ABSTRACT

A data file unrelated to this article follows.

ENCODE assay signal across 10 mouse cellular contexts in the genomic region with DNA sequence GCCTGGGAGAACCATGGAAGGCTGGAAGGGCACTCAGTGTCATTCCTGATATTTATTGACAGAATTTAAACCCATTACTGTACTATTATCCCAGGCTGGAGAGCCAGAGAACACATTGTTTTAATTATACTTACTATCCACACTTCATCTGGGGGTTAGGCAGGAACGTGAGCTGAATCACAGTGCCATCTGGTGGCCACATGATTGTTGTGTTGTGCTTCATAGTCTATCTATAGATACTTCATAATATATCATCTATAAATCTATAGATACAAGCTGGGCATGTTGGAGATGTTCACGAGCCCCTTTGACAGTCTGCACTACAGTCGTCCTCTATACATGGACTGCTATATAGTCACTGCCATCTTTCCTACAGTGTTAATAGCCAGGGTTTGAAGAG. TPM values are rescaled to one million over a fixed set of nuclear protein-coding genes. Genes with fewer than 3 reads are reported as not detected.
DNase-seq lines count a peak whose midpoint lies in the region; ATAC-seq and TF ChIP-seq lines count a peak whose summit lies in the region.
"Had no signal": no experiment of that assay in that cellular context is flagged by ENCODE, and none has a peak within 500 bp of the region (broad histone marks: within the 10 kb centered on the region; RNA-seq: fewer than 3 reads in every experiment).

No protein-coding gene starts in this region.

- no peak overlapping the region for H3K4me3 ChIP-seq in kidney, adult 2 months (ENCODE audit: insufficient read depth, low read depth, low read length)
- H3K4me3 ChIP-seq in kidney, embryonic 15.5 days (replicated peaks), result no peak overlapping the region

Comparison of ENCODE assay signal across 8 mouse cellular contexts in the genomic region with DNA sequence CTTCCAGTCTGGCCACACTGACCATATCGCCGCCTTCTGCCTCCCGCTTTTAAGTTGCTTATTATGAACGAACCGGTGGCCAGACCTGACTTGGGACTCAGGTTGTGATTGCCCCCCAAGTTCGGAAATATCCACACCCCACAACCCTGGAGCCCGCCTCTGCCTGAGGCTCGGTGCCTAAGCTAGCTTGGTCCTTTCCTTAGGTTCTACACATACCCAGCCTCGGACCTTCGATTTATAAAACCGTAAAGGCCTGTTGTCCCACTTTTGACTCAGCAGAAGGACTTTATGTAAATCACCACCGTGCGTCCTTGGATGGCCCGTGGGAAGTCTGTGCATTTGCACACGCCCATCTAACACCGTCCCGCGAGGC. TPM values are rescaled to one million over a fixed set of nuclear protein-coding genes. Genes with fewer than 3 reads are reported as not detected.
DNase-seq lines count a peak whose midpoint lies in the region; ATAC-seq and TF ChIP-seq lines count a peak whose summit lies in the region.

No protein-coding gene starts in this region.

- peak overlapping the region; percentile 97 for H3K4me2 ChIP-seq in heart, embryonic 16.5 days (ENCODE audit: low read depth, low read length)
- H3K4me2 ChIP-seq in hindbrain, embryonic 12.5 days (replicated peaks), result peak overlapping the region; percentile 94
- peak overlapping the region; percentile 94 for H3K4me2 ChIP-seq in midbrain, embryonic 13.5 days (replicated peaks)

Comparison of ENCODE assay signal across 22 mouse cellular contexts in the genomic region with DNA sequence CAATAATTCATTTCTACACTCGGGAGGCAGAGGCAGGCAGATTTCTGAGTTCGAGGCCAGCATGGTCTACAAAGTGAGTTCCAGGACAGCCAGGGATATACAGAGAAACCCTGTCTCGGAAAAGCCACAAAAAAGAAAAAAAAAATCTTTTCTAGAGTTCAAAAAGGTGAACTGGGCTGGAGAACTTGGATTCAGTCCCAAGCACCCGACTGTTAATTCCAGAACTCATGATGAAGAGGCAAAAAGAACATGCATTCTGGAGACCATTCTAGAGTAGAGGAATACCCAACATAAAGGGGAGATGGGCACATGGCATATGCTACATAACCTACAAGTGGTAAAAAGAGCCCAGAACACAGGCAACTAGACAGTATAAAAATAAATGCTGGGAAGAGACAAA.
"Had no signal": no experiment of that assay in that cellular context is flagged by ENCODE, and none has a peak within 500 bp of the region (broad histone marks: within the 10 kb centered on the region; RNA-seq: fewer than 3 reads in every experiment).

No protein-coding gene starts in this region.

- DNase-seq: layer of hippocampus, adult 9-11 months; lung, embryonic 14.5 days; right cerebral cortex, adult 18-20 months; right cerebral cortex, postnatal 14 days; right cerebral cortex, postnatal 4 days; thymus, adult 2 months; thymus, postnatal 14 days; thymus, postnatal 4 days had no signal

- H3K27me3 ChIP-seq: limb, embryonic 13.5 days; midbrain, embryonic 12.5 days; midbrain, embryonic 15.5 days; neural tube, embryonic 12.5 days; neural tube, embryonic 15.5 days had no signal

INTRODUCTION Economic liberalism had little influence in development debates after the mid-1970s, when it was statist-nationalism that set the agenda for policy debates. Unlike the early years of the New Order, when the pragmatism of the technocrats had given some currency to market ideas, the increase in national income following the two oil booms led to an expansion of state controls in virtually all areas of social life. For development policy specifically, increasing centrally-allocated resources meant that priority was given to large-scale industrial projects closely regulated by the state. Remarkably few policy-makers publicly advocated liberal economic prescriptions.